LeoVegas failed problem gamblers, says betting watchdog
Online gambling operator LeoVegas is to pay £627,000 for misleading ads and not protecting vulnerable customers, the Gambling Commission has said.
LeoVegas did not "take all reasonable steps" to stop problem gamblers who had asked to be banned from its websites, the watchdog said.
The move comes after the Gambling Commission imposed a £1m penalty on Sky Bet in March for a similar breach.
The watchdog vowed to be "tough" with those who failed to meet standards.
The Gambling Commission said LeoVegas had failed to return funds to 11,205 customers who had "self-excluded" - that is, asked betting firms to refuse their service.
It had also sent marketing material to 1,894 people who had previously self-excluded, as well as allowing 413 previously self-excluded customers to gamble again without talking to them first.
In addition, it was responsible for 41 misleading website advertisements that were unclear or omitted significant information about its promotional offers.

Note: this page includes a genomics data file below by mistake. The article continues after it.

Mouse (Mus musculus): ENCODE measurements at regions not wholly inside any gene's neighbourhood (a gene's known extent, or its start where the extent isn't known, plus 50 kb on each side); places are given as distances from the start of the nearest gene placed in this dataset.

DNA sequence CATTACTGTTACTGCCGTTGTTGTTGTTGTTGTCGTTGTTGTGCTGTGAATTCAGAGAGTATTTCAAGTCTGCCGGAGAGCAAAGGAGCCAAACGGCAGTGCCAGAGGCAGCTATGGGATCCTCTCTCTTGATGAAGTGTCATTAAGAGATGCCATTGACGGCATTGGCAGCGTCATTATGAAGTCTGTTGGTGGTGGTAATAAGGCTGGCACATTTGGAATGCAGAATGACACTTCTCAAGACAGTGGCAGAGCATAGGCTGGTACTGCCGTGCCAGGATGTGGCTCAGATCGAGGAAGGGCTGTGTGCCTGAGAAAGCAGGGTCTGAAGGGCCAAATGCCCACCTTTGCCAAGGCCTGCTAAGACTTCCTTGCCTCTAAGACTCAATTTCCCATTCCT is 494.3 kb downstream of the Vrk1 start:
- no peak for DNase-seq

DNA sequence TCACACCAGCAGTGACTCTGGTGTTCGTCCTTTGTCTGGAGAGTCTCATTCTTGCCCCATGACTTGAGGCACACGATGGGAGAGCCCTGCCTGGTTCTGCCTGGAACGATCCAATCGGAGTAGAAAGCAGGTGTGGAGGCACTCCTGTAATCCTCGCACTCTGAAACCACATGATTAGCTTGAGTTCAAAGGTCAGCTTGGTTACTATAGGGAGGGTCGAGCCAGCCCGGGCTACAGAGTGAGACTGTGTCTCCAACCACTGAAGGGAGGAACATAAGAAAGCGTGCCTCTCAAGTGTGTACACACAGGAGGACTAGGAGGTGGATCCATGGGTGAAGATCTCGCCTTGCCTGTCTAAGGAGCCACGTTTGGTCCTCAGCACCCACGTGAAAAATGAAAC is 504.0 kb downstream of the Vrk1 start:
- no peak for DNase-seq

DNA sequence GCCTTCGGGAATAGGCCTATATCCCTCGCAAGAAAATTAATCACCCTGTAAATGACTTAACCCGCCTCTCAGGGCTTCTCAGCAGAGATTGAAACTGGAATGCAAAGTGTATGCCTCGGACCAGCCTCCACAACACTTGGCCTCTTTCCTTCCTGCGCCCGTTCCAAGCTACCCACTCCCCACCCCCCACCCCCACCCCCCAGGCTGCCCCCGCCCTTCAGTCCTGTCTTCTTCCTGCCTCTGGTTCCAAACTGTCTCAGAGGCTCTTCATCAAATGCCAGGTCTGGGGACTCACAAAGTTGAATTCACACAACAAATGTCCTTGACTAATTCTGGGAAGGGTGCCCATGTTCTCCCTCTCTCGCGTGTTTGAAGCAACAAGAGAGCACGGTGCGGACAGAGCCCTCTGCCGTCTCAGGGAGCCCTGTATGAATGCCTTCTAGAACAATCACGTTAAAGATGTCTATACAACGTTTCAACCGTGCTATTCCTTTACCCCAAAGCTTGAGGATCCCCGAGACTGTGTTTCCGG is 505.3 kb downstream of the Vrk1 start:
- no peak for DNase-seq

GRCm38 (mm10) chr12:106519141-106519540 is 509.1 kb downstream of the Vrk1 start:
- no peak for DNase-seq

The commission said LeoVegas had acknowledged the breaches and had made changes to address the problems.
LeoVegas said it had "high ambitions for compliance with laws and regulations" and had continuously improved its procedures and processes.
"We have had discussions with the UK Gambling Commission, UKGC, on suspected cases of breaches of the British gaming rules. A clear majority of cases are attributable to affiliate marketing.
"It's good that UKGC puts increased demands on us in the gaming industry. It is an advantage for serious actors who both have the will and ambition to work in a regulated market."
In results published on Wednesday, Sweden-listed LeoVegas said its first-quarter revenues had risen by 76% to €77.4m (£68.2m).